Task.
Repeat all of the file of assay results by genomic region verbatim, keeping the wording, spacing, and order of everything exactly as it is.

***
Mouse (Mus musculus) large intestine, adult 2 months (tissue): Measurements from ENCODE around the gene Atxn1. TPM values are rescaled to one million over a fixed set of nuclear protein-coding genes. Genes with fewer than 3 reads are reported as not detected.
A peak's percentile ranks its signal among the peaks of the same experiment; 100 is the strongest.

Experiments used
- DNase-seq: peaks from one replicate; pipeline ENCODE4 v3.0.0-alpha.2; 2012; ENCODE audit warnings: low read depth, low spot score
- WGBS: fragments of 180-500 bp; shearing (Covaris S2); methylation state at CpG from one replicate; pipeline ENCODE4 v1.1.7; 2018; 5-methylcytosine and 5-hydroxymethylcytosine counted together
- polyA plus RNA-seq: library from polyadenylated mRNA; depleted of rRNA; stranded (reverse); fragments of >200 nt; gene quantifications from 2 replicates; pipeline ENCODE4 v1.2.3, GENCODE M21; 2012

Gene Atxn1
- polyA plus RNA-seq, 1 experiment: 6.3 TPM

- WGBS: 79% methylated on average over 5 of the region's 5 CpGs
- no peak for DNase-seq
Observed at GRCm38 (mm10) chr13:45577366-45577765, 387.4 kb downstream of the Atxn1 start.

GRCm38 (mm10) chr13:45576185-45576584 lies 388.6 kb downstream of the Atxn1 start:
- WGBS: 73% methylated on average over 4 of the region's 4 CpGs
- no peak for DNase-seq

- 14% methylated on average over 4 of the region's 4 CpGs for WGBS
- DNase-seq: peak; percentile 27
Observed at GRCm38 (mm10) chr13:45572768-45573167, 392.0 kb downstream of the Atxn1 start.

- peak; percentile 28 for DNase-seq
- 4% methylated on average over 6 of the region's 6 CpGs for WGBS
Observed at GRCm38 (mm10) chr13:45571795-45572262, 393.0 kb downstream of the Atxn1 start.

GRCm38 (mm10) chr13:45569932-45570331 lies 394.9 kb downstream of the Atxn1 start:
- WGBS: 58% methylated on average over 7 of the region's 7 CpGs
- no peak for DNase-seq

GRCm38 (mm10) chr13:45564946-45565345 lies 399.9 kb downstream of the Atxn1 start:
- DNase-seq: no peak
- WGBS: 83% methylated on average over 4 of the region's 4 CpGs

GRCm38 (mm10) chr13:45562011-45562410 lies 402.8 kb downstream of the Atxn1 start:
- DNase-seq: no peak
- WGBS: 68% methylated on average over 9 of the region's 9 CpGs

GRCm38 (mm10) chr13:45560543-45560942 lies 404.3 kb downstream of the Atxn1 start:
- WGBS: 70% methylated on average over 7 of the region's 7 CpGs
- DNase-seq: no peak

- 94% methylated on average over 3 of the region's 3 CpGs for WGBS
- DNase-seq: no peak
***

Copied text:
Mouse (Mus musculus) large intestine, adult 2 months (tissue): Measurements from ENCODE around the gene Atxn1. TPM values are rescaled to one million over a fixed set of nuclear protein-coding genes. Genes with fewer than 3 reads are reported as not detected.
A peak's percentile ranks its signal among the peaks of the same experiment; 100 is the strongest.

Experiments used
- DNase-seq: peaks from one replicate; pipeline ENCODE4 v3.0.0-alpha.2; 2012; ENCODE audit warnings: low read depth, low spot score
- WGBS: fragments of 180-500 bp; shearing (Covaris S2); methylation state at CpG from one replicate; pipeline ENCODE4 v1.1.7; 2018; 5-methylcytosine and 5-hydroxymethylcytosine counted together
- polyA plus RNA-seq: library from polyadenylated mRNA; depleted of rRNA; stranded (reverse); fragments of >200 nt; gene quantifications from 2 replicates; pipeline ENCODE4 v1.2.3, GENCODE M21; 2012

Gene Atxn1
- polyA plus RNA-seq, 1 experiment: 6.3 TPM

- WGBS: 79% methylated on average over 5 of the region's 5 CpGs
- no peak for DNase-seq
Observed at GRCm38 (mm10) chr13:45577366-45577765, 387.4 kb downstream of the Atxn1 start.

GRCm38 (mm10) chr13:45576185-45576584 lies 388.6 kb downstream of the Atxn1 start:
- WGBS: 73% methylated on average over 4 of the region's 4 CpGs
- no peak for DNase-seq

- 14% methylated on average over 4 of the region's 4 CpGs for WGBS
- DNase-seq: peak; percentile 27
Observed at GRCm38 (mm10) chr13:45572768-45573167, 392.0 kb downstream of the Atxn1 start.

- peak; percentile 28 for DNase-seq
- 4% methylated on average over 6 of the region's 6 CpGs for WGBS
Observed at GRCm38 (mm10) chr13:45571795-45572262, 393.0 kb downstream of the Atxn1 start.

GRCm38 (mm10) chr13:45569932-45570331 lies 394.9 kb downstream of the Atxn1 start:
- WGBS: 58% methylated on average over 7 of the region's 7 CpGs
- no peak for DNase-seq

GRCm38 (mm10) chr13:45564946-45565345 lies 399.9 kb downstream of the Atxn1 start:
- DNase-seq: no peak
- WGBS: 83% methylated on average over 4 of the region's 4 CpGs

GRCm38 (mm10) chr13:45562011-45562410 lies 402.8 kb downstream of the Atxn1 start:
- DNase-seq: no peak
- WGBS: 68% methylated on average over 9 of the region's 9 CpGs

GRCm38 (mm10) chr13:45560543-45560942 lies 404.3 kb downstream of the Atxn1 start:
- WGBS: 70% methylated on average over 7 of the region's 7 CpGs
- DNase-seq: no peak

- 94% methylated on average over 3 of the region's 3 CpGs for WGBS
- DNase-seq: no peak